The Norwegian mass murderer who killed 77 people and gave the Nazi salute during his trial has just won part of the human rights case that he brought against the state.
Anders Breivik, a right-wing extremist who in July 2011 staged the worst act of terrorism in the country's history, alleged that his treatment in prison constituted "inhuman or degrading treatment or punishment."
On Monday, a district court in Oslo acknowledged that Breivik had been held in solitary confinement for almost five years since his arrest and that such treatment violated an article in the European convention on human rights. The court also ruled that authorities had neglected to take Breivik's mental health into account when they relegated him to solitary confinement.
"The prohibition of inhuman and degrading treatment represents a fundamental value in a democratic society," the court wrote in their ruling. "This applies no matter what also in the treatment of terrorists and killers."
In his complaint, Breivik also alleged excessive use of handcuffs; that he's been forced to strip a total of 880 times while a prisoner; and that he's often woken up in the middle of the night for no reason.
His decision to pursue a case against the Norwegian state sparked international outrage. Norwegian prisons are notoriously comfortable, and their focus on rehabilitation over punishment is often hailed as a model by which the rest of the world could learn from.
Even Skien, Norway's highest-security prison, where Breivik is being held, isn't so bad. According to a report by Agence France Presse, Breivik's cell has three rooms – "one for living, one for studying, and a third for physical exercise – as well as a television, a computer without internet access and a game console. He is able to prepare his own food and do his own laundry."
Breivik has famously griped about the fact he got stuck with a Playstation 2, rather than a newer Playstation 3, and has also taken issue with other matters, such as the rubber writing utensils that jail officials had provided him with. "If it were theoretically possible to develop rheumatism, I am convinced that this rubber pen would be capable of causing it," Breivik wrote in his complaint against the Norwegian government. "It is a nightmare of an instrument and I am frustrated by its use."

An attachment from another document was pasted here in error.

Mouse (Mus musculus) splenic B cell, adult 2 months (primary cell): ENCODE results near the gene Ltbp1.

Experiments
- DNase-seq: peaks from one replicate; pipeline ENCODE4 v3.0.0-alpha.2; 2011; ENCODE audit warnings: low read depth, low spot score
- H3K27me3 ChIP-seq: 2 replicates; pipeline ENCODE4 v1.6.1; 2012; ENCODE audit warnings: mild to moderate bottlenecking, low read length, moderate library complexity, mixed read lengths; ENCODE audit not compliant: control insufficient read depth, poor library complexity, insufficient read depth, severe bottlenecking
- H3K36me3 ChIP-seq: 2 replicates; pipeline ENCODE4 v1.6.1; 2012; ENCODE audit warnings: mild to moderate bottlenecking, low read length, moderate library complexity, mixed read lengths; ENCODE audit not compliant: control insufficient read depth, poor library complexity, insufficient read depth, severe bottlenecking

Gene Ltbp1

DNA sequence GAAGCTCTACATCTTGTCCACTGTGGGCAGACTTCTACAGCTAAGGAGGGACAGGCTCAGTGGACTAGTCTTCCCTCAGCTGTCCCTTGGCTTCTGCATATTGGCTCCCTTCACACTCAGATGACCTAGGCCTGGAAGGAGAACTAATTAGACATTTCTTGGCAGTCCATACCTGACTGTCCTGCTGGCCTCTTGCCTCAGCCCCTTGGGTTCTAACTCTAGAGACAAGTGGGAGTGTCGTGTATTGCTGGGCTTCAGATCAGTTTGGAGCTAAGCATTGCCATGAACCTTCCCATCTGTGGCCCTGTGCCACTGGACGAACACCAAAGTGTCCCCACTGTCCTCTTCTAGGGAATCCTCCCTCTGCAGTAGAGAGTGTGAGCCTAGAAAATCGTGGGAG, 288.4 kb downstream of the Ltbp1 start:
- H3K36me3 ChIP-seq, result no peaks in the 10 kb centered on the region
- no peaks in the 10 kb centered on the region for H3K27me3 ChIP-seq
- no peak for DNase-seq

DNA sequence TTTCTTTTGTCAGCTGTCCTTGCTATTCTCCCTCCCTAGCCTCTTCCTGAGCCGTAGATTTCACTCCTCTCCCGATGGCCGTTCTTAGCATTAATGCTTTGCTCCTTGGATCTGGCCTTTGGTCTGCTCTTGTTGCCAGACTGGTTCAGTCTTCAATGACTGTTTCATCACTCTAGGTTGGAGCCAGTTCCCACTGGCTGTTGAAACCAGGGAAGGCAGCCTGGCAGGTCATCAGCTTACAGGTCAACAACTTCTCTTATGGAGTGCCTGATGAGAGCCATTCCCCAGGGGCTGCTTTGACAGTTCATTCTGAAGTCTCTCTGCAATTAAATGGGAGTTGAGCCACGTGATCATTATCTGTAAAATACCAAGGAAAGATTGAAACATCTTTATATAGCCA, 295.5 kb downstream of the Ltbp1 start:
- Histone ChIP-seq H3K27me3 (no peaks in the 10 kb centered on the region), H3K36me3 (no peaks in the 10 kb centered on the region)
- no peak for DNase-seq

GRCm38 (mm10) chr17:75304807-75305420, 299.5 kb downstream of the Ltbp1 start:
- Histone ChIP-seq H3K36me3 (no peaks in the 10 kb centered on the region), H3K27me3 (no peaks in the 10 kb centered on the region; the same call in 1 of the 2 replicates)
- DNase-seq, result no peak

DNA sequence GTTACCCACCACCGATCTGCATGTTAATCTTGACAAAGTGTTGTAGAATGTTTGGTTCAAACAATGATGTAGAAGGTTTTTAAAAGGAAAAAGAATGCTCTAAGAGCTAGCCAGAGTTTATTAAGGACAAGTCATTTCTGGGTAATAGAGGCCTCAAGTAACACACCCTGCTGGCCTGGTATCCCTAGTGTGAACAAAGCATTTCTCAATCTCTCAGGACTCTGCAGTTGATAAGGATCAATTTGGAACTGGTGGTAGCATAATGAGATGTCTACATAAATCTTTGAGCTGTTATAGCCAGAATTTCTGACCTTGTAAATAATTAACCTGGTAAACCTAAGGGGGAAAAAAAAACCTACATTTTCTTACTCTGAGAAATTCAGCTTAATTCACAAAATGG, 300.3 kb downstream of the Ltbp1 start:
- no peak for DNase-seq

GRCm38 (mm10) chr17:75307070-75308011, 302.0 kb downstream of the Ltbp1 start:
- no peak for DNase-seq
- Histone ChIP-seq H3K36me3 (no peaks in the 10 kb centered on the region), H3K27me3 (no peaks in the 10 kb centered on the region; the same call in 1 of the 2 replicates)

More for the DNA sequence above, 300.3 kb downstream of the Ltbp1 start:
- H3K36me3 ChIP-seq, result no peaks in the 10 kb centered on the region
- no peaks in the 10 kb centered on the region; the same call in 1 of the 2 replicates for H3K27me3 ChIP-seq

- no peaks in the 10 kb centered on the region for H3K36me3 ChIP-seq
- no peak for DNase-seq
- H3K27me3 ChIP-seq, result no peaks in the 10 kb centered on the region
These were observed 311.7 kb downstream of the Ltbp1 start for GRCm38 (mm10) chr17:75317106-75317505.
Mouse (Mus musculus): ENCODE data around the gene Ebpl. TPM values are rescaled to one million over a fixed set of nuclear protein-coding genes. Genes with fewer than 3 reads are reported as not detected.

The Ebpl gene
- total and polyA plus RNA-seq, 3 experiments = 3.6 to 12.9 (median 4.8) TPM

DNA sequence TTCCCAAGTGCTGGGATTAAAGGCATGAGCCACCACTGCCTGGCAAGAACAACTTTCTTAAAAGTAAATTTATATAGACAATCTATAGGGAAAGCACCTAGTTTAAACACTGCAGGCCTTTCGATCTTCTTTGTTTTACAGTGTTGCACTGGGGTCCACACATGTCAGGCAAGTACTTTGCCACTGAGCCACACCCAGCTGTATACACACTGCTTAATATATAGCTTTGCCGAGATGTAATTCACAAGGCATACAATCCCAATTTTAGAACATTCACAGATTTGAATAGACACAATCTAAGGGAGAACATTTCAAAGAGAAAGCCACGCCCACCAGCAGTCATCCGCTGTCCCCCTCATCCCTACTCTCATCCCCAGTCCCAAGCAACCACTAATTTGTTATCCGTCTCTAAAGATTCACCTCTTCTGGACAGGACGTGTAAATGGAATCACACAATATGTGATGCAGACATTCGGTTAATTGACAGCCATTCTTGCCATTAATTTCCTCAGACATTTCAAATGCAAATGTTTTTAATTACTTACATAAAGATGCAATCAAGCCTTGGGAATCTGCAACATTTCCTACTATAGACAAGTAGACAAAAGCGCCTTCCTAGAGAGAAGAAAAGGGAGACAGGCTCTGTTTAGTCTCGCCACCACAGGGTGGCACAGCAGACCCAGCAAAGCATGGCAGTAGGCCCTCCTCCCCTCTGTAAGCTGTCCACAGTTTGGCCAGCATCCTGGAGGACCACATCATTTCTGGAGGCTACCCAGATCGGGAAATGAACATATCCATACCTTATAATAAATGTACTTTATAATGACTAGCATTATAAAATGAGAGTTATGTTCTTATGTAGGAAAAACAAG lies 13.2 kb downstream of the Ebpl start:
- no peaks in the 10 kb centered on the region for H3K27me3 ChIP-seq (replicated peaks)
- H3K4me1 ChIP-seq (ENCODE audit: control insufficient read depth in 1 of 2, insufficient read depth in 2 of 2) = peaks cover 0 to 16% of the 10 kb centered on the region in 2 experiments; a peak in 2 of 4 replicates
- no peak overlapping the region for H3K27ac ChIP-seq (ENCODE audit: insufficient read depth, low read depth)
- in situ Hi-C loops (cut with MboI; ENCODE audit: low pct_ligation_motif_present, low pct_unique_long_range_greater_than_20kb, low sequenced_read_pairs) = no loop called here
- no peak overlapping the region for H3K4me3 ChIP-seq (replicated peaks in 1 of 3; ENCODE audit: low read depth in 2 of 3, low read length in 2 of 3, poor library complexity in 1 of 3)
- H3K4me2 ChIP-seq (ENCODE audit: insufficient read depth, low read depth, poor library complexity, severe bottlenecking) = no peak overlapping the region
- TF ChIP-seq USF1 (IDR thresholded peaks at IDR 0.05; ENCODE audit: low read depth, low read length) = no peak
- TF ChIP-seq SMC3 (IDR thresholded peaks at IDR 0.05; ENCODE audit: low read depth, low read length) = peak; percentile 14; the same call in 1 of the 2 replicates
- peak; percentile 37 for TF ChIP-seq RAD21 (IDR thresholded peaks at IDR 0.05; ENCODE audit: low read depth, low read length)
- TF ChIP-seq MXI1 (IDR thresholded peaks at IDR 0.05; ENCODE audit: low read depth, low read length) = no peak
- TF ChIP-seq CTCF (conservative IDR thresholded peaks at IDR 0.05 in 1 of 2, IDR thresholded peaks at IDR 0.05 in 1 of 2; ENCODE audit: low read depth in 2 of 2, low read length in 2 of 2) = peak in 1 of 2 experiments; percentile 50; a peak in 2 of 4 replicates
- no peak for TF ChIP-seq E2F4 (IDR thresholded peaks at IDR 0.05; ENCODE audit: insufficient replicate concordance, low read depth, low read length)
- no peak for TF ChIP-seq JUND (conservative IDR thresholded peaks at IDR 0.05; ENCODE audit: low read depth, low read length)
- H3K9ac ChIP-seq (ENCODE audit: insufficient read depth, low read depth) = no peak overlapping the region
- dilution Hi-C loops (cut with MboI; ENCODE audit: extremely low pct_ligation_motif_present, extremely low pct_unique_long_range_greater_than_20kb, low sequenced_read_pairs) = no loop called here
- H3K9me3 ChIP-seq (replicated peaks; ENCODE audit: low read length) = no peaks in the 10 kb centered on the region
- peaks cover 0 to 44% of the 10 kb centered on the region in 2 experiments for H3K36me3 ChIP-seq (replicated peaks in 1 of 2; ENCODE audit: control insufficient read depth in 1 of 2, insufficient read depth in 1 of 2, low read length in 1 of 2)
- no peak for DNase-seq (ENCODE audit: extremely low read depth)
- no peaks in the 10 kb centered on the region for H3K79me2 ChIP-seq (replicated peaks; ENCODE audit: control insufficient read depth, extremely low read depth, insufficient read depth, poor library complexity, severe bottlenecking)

"The fact that I must therefore, envision a future with nothing more than a dysfunctional rubber pen, appears, therefore, as an almost indescribable manifestation of sadism," Breivik added.
During the four-day hearing at Skien, Breivik also complained about the food quality and that he was forced to use plastic utensils for eating.
Petty complaints aside, research has shown that solitary confinement can have a destructive impact on a person's psyche. A Frontline investigation into solitary confinement cited a study by Stuart Grassian, a former faculty member of Harvard Medical School. Grassian concluded that solitary confinement can cause "a specific psychiatric syndrome, characterized by hallucinations; panic attacks ; overt paranoia; diminished impulse control; hypersensitivity to external stimuli; and difficulties with thinking, concentration and memory. Some inmates lose the ability to maintain a state of alertness, while others develop crippling obsessions." Such treatment runs counter to Norway's rehabilitation over punishment philosophy.
Breivik's 21-year sentence – for detonating a car bomb near a government building, killing eight, and then going on a shooting rampage at a left-wing summer camp, killing 69 – can be extended if authorities determine he still poses a threat to society.
Before he detonated the bomb, Breivik emailed to 1,000 people a 1,500-page manifesto, in which he railed about "the Muslim invasion" and multiculturalism, and how his intended massacre of the summer campers was to be a wakeup call.